My first track day of the summer, a two-day bash over the Fourth of July weekend, got crashed by Hurricane Arthur. We drove down the night before through scattered rain after loading up the bikes in the dimming green light between showers. That night, we stayed at the suites above the pit garages at NJMP, and the heavy rain beat an ominous tattoo on the corrugated roof, while the grass tufts in the paddock formed bristly islands for a small army of hopping toads, out enjoying the weather.
The morning wasn’t much better, with a light but steady rain and winds that made for a less than ideal environment for a couple of novice track-day riders out for the first time in nine months. But sessions began on time, with predictions for a clear afternoon. We sat out the morning and watched from our room as a scattered few folks threw up rooster tails of spray down the main straight.
Lunch break was early and, as predicted, the clouds cleared out by noon, leaving the track bone-dry by 1pm. We ran a few sessions with a beautifully clear track: most riders had just gone home or not showed at all with the weather looking so grim.
I’ve had a few sets of tires on the Triumph, and a few on the Ducati as well, but no tires I’ve ever fitted really gave me any “ah ha!” moments. However, the new Dunlop Q3’s I put on prior to the weekend were absolutely the best tires I’ve tried yet, and made an immediate difference in feel. Combined with strong, two-finger braking from my new Brembo RCS master cylinder and some suspension tweaks, my riding was much more confident and aggressive than last year.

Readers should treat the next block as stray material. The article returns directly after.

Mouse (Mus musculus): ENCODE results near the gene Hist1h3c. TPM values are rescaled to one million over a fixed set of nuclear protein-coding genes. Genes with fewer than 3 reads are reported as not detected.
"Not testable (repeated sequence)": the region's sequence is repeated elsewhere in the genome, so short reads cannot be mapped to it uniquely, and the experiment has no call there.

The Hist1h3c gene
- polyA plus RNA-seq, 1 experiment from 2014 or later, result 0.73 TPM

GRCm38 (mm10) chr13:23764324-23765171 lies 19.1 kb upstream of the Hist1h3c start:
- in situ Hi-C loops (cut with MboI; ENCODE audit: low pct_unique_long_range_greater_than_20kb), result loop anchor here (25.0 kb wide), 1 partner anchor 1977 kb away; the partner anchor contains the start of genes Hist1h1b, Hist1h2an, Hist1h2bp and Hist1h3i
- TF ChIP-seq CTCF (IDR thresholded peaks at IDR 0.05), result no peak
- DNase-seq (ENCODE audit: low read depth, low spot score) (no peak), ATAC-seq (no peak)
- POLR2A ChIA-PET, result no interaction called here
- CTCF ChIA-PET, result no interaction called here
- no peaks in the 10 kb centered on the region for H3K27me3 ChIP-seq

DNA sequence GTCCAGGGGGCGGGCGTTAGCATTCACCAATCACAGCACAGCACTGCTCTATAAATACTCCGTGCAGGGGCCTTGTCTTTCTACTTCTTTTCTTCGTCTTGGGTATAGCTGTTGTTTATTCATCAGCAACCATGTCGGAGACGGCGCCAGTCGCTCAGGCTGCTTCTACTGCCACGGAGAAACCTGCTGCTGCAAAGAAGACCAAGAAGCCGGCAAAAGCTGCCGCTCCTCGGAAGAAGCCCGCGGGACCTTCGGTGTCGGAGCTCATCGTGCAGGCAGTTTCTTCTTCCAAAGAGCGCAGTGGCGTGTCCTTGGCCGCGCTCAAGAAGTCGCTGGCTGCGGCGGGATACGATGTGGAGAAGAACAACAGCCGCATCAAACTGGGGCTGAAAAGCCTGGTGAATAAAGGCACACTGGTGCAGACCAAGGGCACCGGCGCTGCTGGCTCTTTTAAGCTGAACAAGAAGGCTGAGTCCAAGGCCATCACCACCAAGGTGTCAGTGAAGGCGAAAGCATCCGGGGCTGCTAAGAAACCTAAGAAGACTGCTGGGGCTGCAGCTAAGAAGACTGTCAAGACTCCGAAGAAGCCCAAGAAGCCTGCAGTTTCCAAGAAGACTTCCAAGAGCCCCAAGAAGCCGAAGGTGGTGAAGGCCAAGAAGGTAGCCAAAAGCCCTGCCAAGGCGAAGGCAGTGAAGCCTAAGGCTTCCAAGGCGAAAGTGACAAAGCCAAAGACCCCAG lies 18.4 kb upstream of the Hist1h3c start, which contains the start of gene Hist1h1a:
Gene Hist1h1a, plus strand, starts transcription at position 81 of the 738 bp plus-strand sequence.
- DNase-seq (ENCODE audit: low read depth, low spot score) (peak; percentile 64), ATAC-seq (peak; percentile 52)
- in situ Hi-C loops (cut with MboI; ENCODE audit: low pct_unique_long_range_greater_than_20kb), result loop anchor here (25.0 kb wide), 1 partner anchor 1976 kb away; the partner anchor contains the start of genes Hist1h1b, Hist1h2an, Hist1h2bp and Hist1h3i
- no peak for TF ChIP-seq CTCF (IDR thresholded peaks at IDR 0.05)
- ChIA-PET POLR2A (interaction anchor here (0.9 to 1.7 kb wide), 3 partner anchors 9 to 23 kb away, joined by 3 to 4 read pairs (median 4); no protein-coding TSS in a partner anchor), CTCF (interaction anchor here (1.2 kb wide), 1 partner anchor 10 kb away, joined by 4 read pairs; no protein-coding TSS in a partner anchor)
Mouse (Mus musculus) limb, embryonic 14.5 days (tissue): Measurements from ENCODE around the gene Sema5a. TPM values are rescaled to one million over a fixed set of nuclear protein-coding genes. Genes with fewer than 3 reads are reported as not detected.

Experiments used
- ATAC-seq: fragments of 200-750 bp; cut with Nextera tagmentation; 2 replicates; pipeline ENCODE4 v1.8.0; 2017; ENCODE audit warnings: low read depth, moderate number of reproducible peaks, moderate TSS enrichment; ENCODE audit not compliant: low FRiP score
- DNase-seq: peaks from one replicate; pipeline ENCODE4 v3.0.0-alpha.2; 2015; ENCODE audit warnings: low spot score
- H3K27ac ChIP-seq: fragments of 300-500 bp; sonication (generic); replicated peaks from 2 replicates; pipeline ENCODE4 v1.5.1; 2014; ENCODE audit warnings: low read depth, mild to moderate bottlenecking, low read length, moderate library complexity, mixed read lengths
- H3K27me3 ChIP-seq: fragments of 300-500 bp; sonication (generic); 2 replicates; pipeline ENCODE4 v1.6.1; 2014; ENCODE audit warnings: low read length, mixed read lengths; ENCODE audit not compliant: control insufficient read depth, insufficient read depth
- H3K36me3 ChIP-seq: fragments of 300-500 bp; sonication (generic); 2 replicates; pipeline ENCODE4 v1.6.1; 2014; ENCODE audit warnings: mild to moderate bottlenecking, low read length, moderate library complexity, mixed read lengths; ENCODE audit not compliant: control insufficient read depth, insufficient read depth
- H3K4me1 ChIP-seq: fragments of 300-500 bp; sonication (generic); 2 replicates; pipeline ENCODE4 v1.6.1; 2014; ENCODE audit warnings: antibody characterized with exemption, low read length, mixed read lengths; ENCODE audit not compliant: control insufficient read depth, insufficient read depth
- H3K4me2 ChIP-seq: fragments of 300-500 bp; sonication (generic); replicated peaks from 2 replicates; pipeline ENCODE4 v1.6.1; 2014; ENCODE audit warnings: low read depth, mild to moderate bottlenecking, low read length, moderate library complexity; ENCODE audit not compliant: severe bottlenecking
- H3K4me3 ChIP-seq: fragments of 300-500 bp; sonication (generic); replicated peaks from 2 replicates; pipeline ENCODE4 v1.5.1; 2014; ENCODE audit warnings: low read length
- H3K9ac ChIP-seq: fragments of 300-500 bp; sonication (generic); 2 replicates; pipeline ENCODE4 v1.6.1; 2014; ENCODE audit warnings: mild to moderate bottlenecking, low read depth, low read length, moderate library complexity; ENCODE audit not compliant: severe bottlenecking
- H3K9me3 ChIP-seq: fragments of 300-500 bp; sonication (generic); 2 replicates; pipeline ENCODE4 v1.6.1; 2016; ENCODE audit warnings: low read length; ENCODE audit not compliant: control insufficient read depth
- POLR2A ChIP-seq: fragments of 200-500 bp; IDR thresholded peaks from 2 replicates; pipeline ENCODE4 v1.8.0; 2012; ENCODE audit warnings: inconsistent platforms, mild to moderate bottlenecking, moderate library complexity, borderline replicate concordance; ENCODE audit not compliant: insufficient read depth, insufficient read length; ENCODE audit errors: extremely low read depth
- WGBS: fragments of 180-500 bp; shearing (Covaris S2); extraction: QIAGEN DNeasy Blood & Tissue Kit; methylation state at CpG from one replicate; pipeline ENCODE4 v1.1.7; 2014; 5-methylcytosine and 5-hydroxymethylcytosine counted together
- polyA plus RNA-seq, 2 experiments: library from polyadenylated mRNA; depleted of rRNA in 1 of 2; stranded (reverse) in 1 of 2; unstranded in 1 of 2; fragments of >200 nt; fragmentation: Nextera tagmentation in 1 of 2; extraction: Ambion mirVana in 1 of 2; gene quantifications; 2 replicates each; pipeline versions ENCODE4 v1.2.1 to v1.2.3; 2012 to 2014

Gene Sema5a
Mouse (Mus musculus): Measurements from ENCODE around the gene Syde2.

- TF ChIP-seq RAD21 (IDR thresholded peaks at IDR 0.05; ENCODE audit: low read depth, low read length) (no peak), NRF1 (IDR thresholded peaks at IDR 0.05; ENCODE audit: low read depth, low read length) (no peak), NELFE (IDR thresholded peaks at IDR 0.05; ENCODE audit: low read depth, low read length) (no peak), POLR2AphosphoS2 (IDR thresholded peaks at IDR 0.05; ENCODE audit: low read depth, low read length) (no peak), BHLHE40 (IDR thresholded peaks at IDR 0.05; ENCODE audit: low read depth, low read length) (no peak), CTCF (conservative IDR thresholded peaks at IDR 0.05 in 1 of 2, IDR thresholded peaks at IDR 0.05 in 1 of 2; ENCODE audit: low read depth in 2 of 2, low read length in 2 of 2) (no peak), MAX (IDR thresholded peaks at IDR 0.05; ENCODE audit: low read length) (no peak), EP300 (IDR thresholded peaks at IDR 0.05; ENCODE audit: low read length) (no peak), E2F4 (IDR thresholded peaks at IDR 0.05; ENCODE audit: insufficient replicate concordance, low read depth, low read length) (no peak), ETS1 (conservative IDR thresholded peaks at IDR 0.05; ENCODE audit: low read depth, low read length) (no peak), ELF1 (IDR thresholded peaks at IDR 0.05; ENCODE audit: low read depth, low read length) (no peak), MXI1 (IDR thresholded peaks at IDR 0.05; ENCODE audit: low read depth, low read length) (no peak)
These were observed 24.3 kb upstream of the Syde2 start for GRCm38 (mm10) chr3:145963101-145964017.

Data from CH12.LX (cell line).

Saturday was gorgeous, with the sky swept clear of clouds. Riders were split into four, rather than the usual three, and Greg and I got a bump to the Yellow “experienced novice” group. The novice group we’ve decided has by far the most disparate skill levels, and that makes things a bit hairy for us as we progress: we’re by no means especially fast yet, but we’re working on it, and folks out there wobbling around the track for the first time are unpredictable and need to be approached with caution.
It’s not speed that kills, it’s the speed differential that gets you, and a rider wobbling across the track going 30mph less than you are is a recipe for disaster.
There were definitely some slower riders in our group, but everyone at least kept to a predictable line, which made passing them relatively simple.
I wanted to see what my body-position was like on-track, so I mounted my GoPro on the fairing, facing back towards me, and was pretty happy with how the video turned out.
For some reason, pointing the camera backwards really reduced wind noise, so you can actually hear the bike for a change, and can even hear my knee dragging a couple times. The bike had some major surgery to replace the charging system and, when I got it back, it had developed this annoying, part-throttle hesitation below 4k rpm. But that doesn’t matter at all at the track and it absolutely screams all the way to 14k, so I’m not going to mess with it for now…